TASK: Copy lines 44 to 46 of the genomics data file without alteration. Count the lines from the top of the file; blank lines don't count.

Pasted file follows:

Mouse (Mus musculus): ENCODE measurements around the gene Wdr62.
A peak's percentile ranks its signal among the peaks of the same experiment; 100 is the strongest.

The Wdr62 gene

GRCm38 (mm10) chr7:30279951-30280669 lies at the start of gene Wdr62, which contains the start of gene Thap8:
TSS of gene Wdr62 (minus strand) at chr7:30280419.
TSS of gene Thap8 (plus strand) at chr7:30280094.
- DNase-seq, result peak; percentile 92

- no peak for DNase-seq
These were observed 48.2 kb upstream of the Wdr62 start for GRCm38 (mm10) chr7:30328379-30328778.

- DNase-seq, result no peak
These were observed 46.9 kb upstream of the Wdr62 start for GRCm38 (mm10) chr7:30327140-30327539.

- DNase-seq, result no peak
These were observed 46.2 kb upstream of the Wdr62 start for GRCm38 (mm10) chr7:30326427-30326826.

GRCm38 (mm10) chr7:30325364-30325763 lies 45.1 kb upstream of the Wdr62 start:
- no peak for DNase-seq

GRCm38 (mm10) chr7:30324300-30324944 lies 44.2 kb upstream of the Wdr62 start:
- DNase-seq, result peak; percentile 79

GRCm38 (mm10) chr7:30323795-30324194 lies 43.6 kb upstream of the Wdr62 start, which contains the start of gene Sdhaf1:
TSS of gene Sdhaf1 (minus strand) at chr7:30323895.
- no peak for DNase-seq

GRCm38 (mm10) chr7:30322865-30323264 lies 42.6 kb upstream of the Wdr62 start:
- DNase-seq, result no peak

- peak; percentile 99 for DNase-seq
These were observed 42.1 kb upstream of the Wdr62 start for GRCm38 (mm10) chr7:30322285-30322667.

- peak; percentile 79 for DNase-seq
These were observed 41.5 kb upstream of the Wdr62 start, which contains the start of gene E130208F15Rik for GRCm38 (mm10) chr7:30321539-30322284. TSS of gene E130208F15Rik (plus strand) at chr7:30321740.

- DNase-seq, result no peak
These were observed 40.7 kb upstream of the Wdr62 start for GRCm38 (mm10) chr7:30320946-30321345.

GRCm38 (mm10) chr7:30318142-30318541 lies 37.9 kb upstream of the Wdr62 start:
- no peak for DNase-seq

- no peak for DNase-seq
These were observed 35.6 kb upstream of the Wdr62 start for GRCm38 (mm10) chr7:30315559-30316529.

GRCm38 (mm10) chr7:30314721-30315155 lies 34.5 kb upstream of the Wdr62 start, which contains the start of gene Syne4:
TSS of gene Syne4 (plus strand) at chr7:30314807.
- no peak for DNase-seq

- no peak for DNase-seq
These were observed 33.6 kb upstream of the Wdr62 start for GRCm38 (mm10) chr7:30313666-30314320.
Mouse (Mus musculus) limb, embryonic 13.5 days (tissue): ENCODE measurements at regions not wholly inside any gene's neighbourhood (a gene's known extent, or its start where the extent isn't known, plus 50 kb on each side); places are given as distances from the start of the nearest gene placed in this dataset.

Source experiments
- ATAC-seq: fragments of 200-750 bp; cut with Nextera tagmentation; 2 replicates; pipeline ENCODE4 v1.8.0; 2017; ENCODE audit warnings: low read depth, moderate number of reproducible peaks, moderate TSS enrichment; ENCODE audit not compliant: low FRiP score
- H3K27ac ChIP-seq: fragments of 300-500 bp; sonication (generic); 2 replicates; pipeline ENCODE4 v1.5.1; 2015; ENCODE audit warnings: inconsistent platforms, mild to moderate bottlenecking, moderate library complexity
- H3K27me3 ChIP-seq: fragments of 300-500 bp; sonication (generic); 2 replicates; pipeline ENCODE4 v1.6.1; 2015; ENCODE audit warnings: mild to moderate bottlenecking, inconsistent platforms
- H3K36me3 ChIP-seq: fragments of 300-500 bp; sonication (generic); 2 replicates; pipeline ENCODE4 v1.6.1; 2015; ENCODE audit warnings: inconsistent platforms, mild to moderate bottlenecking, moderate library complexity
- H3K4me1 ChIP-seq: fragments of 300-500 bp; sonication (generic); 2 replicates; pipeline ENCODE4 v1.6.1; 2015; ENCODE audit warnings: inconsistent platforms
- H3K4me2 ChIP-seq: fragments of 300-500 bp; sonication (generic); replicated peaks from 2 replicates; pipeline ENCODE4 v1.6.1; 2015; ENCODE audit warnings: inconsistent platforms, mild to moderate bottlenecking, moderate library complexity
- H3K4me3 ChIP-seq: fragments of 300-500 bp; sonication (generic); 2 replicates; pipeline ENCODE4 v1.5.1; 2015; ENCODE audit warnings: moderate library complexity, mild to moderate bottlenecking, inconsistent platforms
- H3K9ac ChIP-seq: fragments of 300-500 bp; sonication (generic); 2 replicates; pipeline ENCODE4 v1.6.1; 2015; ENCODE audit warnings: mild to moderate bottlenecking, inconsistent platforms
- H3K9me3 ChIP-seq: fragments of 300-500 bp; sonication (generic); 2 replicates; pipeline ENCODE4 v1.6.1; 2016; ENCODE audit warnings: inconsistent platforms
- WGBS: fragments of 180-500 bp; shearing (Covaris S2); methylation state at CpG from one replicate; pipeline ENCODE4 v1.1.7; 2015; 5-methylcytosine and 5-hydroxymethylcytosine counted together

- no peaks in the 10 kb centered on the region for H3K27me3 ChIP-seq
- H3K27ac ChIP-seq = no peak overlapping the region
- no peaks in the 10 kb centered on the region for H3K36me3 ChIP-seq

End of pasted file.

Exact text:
- H3K4me1 ChIP-seq: fragments of 300-500 bp; sonication (generic); 2 replicates; pipeline ENCODE4 v1.6.1; 2015; ENCODE audit warnings: inconsistent platforms
- H3K4me2 ChIP-seq: fragments of 300-500 bp; sonication (generic); replicated peaks from 2 replicates; pipeline ENCODE4 v1.6.1; 2015; ENCODE audit warnings: inconsistent platforms, mild to moderate bottlenecking, moderate library complexity
- H3K4me3 ChIP-seq: fragments of 300-500 bp; sonication (generic); 2 replicates; pipeline ENCODE4 v1.5.1; 2015; ENCODE audit warnings: moderate library complexity, mild to moderate bottlenecking, inconsistent platforms